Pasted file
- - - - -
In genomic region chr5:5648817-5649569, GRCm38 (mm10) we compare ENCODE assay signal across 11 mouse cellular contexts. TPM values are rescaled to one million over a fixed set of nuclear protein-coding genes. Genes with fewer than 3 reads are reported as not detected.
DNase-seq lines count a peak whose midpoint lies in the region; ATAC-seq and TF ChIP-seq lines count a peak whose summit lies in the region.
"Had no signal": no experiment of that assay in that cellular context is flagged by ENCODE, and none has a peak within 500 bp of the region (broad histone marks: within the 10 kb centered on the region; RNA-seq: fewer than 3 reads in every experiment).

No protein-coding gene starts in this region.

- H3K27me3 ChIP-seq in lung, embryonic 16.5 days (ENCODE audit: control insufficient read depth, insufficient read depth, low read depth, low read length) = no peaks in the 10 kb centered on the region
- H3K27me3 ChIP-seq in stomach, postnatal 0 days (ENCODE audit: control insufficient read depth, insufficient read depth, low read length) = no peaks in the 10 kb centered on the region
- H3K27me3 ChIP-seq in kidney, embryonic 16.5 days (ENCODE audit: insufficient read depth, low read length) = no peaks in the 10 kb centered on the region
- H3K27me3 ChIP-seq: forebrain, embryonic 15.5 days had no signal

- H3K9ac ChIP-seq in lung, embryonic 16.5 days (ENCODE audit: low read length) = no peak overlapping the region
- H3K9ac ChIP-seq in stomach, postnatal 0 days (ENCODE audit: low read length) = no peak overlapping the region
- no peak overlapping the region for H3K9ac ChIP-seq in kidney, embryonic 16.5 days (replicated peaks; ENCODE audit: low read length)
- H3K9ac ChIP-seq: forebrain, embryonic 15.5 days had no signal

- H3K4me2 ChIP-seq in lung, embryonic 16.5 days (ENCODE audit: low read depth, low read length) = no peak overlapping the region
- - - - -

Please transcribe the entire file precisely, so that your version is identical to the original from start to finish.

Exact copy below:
In genomic region chr5:5648817-5649569, GRCm38 (mm10) we compare ENCODE assay signal across 11 mouse cellular contexts. TPM values are rescaled to one million over a fixed set of nuclear protein-coding genes. Genes with fewer than 3 reads are reported as not detected.
DNase-seq lines count a peak whose midpoint lies in the region; ATAC-seq and TF ChIP-seq lines count a peak whose summit lies in the region.
"Had no signal": no experiment of that assay in that cellular context is flagged by ENCODE, and none has a peak within 500 bp of the region (broad histone marks: within the 10 kb centered on the region; RNA-seq: fewer than 3 reads in every experiment).

No protein-coding gene starts in this region.

- H3K27me3 ChIP-seq in lung, embryonic 16.5 days (ENCODE audit: control insufficient read depth, insufficient read depth, low read depth, low read length) = no peaks in the 10 kb centered on the region
- H3K27me3 ChIP-seq in stomach, postnatal 0 days (ENCODE audit: control insufficient read depth, insufficient read depth, low read length) = no peaks in the 10 kb centered on the region
- H3K27me3 ChIP-seq in kidney, embryonic 16.5 days (ENCODE audit: insufficient read depth, low read length) = no peaks in the 10 kb centered on the region
- H3K27me3 ChIP-seq: forebrain, embryonic 15.5 days had no signal

- H3K9ac ChIP-seq in lung, embryonic 16.5 days (ENCODE audit: low read length) = no peak overlapping the region
- H3K9ac ChIP-seq in stomach, postnatal 0 days (ENCODE audit: low read length) = no peak overlapping the region
- no peak overlapping the region for H3K9ac ChIP-seq in kidney, embryonic 16.5 days (replicated peaks; ENCODE audit: low read length)
- H3K9ac ChIP-seq: forebrain, embryonic 15.5 days had no signal

- H3K4me2 ChIP-seq in lung, embryonic 16.5 days (ENCODE audit: low read depth, low read length) = no peak overlapping the region